Ken Adam

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Ken Adam

Kenneth Hugo «Ken» Adam (born Klaus Hugo Adam , Berlin, February 5, 1921-London, March 10, 2016) was a designer of British production born in Germany, famous for his designs for the James Bond films of the 1960s and 1970s.

Ken_Adam’s Biography

Childhood in Germany

Adam was born in Berlin, Germany to a Jewish family, the son of a former Prussian cavalryman, and his father and uncle, George and Otto, owned a successful haute couture clothing store, so the family was well-off The company S.Adam (Berlin, Leipziger Straße / Friedrichstraße) was founded in 1863 by Saul Adam. Adam was educated at the Französisches Gymnasium Berlin (French school in Berlin), and the family had a summer house on the Baltic Sea.

In 1933, the Nazi party rose to power. Adam saw the Reichstag fire from the Tiergarten that same year the family shop was forced into bankruptcy by the harassment of the Sturmabteilung, so a part of the family moved to England in 1934.



Adam was 13 years old when his family moved to England. Adam went to St. Paul in Barnes and then attended the University College of London and the Bartlett School of Architecture, to train as an architect.

Service in the RAF

When World War II began, Adam’s family were German citizens and could have been interned as enemy aliens. Adam was able to join the Pioneer Corps, a British Army support unit open to citizens of the axis countries resident in the United Kingdom and other Commonwealth countries, as long as they were not considered a security risk. Adam was seconded to design bomb shelters.

In 1940, Adam successfully applied to join the volunteer reserve of the Royal Air Force as a pilot. He was one of the only three pilots of German nationality in the RAF of the war (his brother was one of the other two.) Therefore, if he had been captured by the Germans, he was prone to execution as a traitor in instead of being treated as a prisoner of war.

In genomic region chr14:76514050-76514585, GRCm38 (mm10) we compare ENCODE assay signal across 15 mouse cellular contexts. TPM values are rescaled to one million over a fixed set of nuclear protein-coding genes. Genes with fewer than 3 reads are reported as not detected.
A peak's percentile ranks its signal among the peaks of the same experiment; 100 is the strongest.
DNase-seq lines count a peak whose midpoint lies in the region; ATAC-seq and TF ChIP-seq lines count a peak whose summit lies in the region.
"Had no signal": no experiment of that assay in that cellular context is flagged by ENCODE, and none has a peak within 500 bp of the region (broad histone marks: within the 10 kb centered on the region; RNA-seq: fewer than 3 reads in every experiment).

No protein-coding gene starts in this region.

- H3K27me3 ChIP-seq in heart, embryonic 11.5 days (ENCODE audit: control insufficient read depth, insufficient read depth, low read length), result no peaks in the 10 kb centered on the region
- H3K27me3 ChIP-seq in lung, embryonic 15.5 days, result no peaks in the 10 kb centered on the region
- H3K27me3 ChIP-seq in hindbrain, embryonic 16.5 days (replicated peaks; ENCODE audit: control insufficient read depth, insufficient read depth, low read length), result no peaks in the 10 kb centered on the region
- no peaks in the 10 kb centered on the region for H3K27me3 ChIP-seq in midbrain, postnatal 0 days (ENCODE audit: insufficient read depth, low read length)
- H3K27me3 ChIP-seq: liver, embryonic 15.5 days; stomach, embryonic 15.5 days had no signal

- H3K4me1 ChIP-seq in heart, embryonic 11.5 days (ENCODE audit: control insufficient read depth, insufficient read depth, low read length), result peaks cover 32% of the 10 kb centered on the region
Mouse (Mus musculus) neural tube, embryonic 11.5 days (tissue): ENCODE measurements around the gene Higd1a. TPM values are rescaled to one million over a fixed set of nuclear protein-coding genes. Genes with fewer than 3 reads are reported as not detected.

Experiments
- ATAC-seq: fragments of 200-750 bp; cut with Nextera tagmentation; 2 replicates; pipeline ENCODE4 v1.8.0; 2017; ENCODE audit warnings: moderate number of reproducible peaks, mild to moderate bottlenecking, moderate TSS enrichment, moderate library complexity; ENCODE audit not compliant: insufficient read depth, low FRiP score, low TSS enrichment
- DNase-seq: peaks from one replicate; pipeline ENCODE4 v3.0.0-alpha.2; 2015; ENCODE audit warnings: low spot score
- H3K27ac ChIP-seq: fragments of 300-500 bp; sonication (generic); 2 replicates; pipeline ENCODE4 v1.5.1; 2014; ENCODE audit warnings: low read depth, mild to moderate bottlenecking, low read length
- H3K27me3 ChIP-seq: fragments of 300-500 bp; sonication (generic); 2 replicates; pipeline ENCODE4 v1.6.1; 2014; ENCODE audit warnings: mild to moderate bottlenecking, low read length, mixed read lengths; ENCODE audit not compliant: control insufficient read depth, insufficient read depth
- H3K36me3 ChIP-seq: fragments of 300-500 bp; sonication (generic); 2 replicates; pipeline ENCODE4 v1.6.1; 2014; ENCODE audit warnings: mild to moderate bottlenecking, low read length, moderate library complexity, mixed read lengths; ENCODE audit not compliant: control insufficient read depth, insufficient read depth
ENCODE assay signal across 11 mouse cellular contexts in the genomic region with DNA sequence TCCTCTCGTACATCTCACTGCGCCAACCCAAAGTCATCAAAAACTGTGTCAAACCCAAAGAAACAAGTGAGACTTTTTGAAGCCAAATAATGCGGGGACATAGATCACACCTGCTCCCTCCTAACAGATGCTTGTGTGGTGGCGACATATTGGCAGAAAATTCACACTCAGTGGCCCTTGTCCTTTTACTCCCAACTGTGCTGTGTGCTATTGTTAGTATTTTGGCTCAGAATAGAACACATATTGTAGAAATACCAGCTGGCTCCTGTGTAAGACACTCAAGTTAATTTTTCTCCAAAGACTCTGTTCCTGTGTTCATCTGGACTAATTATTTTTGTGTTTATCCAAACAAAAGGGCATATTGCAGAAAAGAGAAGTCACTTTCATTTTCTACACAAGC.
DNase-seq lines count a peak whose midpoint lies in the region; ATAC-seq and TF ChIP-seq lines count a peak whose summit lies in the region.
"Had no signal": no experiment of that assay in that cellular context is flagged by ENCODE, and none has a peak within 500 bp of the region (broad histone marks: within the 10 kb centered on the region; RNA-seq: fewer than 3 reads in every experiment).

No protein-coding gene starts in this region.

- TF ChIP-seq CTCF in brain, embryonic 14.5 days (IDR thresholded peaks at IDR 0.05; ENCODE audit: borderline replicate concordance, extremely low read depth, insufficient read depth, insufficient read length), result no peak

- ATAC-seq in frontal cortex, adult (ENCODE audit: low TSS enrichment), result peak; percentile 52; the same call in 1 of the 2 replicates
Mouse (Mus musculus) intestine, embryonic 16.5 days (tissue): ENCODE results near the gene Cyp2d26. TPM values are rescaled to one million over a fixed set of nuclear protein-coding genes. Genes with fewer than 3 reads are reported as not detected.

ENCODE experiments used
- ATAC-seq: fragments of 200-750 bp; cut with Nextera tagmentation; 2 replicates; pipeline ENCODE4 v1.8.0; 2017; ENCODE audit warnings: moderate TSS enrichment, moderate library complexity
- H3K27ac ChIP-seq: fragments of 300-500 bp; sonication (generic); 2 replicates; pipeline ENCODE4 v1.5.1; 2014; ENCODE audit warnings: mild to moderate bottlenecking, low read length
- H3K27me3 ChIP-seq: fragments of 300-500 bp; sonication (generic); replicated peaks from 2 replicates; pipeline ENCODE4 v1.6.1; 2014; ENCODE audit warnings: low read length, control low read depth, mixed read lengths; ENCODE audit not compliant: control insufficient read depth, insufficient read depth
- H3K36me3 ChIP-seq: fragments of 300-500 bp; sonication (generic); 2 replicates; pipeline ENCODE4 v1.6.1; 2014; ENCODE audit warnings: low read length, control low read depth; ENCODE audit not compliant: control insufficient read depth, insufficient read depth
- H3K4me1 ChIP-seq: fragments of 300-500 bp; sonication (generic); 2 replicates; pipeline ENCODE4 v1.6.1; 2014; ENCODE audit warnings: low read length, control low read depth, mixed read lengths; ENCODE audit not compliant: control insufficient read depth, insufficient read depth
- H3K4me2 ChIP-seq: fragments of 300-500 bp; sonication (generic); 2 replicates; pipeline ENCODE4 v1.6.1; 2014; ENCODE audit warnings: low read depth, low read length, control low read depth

Flight Lieutenant Adam joined the No. 609 squadron at RAF Lympne on October 1, 1943. He was nicknamed “Heinie the tank-buster” by his companions for his daring. of his exploits.The squadron flew the Hawker Typhoon, initially to support long-range bombing missions of the United States Air Force over Europe.He subsequently worked in support of ground troops, including at the Battle of the Stock Exchange. of Falaise at the Battle of Normandy.

In 1944 his brother Denis joined the No. 183 squadron, joining Adam on wing No. 123.


Adam first entered the film industry as a draftsman for This Was a Woman (1948). He met his Italian wife Maria Letitzia while filming in Ischia, and they married on August 16, 1952. His first screen credit was as a set designer in the 1956 British thriller Soho Incident. In the mid-1950s he worked (uncredited) in the epics of Around the World in Eighty Days and Ben-Hur. His first major credit was in Jacques Tourneur’s cult horror film Night of the Demon, and he was the production designer in several films directed by Robert Aldrich. In 1964 he created the famous war room for Dr. Strangelove or: How I Learned to Stop Worrying and Love the Bomb by Stanley Kubrick. He rejected the opportunity to work on Kubrick’s next project 2001: A Space Odyssey after he learned that Kubrick had been working with NASA for a year on space exploration, which would put him at a disadvantage in the development of his art.

Adam made his name with his innovative, semi-futuristic sets for James Bond movies such as Dr. No (1962), Goldfinger (1964), Thunderball (1965), Only Living Twice (1967) and Diamonds Are Forever (1971). The set for the supertanker of The Spy Who Loved Me (1977) was the largest sound stage in the world at the time it was built. His last film Bond was Moonraker (1979).

Other notable credits from Adam include Michael Caine’s cult espionage thriller The Ipcress File (1965) and its sequel Funeral in Berlin (1966), Peter O’Toole’s version of Goodbye, Mr. Chips (1969) , The Footprint (1972), Kitty Hall (1976), Agnes de Dios (1985), Addams Family Values ​​(1993) and The Madness of King George (1994). He was also a visual consultant on the film adaptation of Dennis Potter’s acclaimed BBC miniseries Pennies from Heaven.

Adam went back to working with Kubrick on Barry Lyndon, who won his first Oscar. He also designed the famous car for the Chitty Chitty Bang Bang movie, which was produced by the same team as the James Bond movie series. During the late 70’s he worked on conceptual art for Planet of the Titans, a pre-production Star Trek movie. The movie was finally archived by Paramount Pictures.

Adam was a member of the jury at the Cannes Film Festival in 1980 and at the 49th Berlin International Film Festival In 1999, during the exhibition of the Victoria and Albert Museum «Ken Adam – Designing the Cold War» Adam spoke about his role in the design of the film sets associated with the 60s through the 80s.

Adam was nationalized as a British citizen and was awarded the Order of the British Empire for services to the film industry. In 2003, Adam was named Knight Bachelor for services to the film industry and Anglo-German relations.

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